Family Court Post-Trial Motions and Appeals

Family Court Post-Trial Motions and Appeals

In South Carolina when a party is unhappy with the results at trial there is the right to appeal.  A common misconception is that an family court appeal can correct any error made in the lower court (including errors of commission and omission made by the trial attorney). The family law court appeal process can only correct errors made by the trial judge.  Further any issue upon which one claims error must have been raised and ruled upon by the trial judge.  Issues that one wishes had been raised at trial and evidence that one wishes had been submitted at trial cannot raised on family court appeal or via a post-trial motion.

Motions to reconsider

To raise an issue on a family court appeal, it must first be both raised and ruled upon by the trial judge.  If the issue was not raised at trial, it cannot be considered.  Many potentially winning arguments never make it to appeal because they were not raised at trial.  This highlights the importance of having experienced and diligent family law appeal attorney.

When an issue was raised at trial, but not ruled upon by the trial judge, one must file a motion to reconsider before one can continue with the family law court appeal process.  If one raises that issue in a motion to reconsider and the judge still refuses to rule upon it, one can raise the issue on appeal despite the lower court never having ruled upon it.

A motion to reconsider must be served in a timely manner.  A timely motion to reconsider stays the time to file a timely notice of appeal.  An untimely motion to reconsider does not stay the time to file a notice of appeal.  Every year the Court of Appeals dismisses a small number of appeals because a party filed an untimely motion to reconsider.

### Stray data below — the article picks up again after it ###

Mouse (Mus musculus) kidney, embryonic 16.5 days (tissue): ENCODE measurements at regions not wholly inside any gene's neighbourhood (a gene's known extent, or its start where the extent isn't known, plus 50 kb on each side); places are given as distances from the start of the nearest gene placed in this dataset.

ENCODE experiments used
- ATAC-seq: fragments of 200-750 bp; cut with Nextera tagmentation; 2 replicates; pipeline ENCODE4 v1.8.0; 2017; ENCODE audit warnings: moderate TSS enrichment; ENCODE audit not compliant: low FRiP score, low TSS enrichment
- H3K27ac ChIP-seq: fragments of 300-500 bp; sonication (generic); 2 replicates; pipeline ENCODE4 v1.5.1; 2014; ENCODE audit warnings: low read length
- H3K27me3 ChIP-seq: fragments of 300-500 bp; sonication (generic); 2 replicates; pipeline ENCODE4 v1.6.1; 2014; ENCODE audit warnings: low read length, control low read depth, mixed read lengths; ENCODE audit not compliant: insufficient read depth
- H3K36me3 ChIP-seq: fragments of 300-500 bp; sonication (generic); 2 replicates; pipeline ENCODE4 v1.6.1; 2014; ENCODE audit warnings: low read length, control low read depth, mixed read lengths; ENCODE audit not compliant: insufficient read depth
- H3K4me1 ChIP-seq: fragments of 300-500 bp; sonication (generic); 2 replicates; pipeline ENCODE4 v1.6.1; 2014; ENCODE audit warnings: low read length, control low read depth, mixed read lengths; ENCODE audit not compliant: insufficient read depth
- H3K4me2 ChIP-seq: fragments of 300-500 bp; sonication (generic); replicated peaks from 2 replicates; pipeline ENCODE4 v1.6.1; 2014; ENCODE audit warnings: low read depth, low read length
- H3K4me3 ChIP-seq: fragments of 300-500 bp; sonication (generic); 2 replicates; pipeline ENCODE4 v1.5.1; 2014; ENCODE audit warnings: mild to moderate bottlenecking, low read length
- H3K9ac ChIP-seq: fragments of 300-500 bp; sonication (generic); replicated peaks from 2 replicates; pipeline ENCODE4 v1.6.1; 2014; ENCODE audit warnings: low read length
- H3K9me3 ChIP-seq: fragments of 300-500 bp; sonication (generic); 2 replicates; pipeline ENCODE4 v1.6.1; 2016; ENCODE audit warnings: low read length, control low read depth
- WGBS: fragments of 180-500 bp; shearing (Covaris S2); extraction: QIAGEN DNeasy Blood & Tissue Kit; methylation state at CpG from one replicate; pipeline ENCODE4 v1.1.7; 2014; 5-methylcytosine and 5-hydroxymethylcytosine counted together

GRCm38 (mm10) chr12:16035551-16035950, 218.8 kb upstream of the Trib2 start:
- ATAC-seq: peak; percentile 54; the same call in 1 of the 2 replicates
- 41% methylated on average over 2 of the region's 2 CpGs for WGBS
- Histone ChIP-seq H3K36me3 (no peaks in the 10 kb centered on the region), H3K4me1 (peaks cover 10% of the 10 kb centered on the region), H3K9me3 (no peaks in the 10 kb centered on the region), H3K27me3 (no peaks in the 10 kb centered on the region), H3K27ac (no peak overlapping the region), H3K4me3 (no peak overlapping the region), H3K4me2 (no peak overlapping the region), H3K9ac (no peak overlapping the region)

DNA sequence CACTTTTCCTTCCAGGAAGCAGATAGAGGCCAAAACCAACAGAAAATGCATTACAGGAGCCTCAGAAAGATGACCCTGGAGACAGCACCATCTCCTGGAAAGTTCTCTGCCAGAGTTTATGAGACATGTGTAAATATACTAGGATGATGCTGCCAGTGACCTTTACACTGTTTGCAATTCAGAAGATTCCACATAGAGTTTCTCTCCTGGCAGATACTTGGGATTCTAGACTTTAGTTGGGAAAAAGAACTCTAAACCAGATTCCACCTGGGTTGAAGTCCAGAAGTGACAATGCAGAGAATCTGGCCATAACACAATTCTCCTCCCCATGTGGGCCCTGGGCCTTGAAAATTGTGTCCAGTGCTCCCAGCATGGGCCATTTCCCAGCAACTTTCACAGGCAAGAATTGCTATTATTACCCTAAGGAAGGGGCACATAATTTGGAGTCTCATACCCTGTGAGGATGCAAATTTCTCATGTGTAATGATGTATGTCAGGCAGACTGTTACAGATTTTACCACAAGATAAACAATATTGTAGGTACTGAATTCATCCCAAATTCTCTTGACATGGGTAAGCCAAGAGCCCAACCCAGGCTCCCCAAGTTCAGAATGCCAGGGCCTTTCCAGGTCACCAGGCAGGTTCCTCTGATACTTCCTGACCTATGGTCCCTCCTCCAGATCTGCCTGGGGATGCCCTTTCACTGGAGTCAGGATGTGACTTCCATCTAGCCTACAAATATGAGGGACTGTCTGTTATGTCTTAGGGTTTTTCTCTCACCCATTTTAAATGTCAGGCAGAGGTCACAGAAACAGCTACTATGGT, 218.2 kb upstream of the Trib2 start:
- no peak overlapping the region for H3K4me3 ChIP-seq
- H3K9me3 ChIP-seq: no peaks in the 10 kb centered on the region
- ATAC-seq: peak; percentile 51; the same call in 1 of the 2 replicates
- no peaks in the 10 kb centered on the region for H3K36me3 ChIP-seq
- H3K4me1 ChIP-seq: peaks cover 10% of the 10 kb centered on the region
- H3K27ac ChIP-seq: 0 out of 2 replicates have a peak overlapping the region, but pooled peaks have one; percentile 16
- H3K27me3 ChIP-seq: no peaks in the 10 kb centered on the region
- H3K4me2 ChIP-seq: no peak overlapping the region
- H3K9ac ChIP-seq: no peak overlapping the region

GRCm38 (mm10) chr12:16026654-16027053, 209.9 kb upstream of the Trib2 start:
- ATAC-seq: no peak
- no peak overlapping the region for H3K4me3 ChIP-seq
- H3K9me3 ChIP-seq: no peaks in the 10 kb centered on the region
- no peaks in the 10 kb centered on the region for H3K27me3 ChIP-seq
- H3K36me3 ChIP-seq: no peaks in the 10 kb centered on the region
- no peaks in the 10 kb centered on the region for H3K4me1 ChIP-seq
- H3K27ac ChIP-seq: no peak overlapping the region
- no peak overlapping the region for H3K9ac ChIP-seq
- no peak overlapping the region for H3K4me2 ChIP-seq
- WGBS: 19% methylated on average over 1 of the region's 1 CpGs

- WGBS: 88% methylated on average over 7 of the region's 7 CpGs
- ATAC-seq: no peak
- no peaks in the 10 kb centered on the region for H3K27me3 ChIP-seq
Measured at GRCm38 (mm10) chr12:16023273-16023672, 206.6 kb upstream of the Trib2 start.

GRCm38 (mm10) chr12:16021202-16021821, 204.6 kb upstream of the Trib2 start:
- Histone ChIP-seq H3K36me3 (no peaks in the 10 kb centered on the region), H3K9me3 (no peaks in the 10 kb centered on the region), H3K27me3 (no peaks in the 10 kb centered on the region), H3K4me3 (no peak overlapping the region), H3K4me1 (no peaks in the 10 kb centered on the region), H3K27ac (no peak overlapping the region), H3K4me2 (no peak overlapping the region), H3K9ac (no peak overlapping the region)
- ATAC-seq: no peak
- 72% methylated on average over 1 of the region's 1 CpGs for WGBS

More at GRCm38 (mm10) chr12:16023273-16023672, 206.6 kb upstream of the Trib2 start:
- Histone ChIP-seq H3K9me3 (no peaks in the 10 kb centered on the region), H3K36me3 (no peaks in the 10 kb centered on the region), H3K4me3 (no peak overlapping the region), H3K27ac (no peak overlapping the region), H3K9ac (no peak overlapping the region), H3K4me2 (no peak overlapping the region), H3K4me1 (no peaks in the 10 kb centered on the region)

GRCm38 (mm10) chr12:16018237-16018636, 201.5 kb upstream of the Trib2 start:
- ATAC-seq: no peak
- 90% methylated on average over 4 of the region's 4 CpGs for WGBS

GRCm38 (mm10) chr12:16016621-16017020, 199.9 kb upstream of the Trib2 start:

A motion to reconsider cannot ask the court to consider matters that could have been raised at trial but were not.  However if some aspect of a judge’s ruling was outside the matters addressed at trial, or if material facts came to light between trial and the filed order that could not have been discovered prior to trial, one can introduce this information in a motion to reconsider.  Otherwise, one is limited to raising legal and factual issues that were presented at trial.

The Family Court Appeal

Every family law court appeal process begins with the filing and service of a notice of appeal.  Failing to file a timely notice of appeal prevents the appeal from going forward at all.  Most family court appeals begin in the Court of Appeals.  In rare circumstances they can be filed directly with the South Carolina Supreme Court.  There are numerous steps in the family law court appeal process after serving the notice of appeal: perfecting the appeal with the appellate court; drafting initial briefs and designations of the matters to be included in the record on appeal; collating, binding and serving a record on appeal if one is the appellant (the party who appealed); creating, binding and serving final briefs; and (sometimes) oral argument.  Each of these steps has rules and deadlines that need to be complied with. Familiarity with the rules and deadlines for appellate procedure is a benefit from having an experienced family law appeals attorney.